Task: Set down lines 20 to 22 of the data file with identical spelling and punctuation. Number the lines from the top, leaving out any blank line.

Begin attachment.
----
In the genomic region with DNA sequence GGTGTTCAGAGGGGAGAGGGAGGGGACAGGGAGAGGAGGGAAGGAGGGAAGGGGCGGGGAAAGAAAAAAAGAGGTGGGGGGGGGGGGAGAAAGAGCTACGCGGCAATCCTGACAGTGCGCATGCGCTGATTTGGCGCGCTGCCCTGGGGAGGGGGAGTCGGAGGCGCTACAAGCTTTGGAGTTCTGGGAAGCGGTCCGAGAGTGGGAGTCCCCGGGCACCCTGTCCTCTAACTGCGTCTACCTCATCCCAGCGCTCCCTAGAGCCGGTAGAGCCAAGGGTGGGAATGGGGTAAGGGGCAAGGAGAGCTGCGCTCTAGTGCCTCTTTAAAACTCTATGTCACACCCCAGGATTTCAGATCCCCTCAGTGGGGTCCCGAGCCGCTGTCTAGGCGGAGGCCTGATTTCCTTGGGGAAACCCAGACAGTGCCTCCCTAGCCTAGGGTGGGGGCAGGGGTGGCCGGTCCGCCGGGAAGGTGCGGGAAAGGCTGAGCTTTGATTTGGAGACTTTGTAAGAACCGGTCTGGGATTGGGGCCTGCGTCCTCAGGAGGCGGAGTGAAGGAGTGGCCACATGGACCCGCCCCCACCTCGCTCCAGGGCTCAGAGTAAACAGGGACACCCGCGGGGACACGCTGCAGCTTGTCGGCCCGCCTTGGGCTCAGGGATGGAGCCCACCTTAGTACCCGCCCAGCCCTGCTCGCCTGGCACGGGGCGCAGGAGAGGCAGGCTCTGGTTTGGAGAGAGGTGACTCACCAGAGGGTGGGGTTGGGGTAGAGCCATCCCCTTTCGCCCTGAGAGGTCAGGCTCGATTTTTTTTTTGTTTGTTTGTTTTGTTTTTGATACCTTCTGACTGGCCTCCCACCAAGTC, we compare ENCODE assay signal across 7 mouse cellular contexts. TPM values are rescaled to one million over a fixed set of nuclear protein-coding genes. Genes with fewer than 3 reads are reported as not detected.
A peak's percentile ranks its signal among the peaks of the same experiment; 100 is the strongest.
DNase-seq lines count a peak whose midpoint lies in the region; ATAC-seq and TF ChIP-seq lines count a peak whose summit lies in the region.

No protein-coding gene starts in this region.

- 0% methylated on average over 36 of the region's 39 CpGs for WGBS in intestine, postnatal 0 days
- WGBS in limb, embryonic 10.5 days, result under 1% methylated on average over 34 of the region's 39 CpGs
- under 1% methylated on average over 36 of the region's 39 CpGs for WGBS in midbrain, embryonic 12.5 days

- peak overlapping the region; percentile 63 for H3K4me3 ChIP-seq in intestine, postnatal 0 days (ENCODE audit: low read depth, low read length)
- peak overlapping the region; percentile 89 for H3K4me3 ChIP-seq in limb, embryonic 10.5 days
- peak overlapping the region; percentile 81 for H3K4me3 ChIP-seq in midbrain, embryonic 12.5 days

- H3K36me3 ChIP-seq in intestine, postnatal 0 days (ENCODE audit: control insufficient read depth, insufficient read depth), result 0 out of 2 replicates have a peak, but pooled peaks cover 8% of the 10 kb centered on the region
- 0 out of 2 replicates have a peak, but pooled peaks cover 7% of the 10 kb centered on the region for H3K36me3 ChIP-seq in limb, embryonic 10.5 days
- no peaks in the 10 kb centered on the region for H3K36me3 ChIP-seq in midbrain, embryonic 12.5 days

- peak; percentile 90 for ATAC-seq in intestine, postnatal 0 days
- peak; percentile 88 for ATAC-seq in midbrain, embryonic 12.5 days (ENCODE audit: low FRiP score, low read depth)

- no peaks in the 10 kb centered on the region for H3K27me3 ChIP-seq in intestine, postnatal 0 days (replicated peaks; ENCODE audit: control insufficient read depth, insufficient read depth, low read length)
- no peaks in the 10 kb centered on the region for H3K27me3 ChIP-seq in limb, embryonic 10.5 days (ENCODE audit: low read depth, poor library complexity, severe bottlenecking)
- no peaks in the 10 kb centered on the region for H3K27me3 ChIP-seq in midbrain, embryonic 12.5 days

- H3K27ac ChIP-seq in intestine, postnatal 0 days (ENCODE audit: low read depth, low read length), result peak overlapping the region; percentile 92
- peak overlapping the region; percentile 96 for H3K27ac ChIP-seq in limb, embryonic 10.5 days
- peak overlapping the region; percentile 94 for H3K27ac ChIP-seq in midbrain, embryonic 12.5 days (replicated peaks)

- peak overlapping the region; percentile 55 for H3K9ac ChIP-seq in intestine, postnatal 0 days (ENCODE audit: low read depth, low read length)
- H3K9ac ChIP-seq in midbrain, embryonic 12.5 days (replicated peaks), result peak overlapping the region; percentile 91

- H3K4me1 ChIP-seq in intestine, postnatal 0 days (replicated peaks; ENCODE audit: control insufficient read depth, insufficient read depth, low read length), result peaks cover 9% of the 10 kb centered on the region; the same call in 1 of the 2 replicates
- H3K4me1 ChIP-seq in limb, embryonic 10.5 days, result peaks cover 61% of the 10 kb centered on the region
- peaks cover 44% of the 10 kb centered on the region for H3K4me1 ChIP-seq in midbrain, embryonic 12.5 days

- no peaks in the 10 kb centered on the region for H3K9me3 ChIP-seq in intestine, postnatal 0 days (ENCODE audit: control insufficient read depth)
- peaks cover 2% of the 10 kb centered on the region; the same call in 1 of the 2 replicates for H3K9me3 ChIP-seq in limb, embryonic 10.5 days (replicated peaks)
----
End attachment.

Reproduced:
- peak overlapping the region; percentile 96 for H3K27ac ChIP-seq in limb, embryonic 10.5 days
- peak overlapping the region; percentile 94 for H3K27ac ChIP-seq in midbrain, embryonic 12.5 days (replicated peaks)

- peak overlapping the region; percentile 55 for H3K9ac ChIP-seq in intestine, postnatal 0 days (ENCODE audit: low read depth, low read length)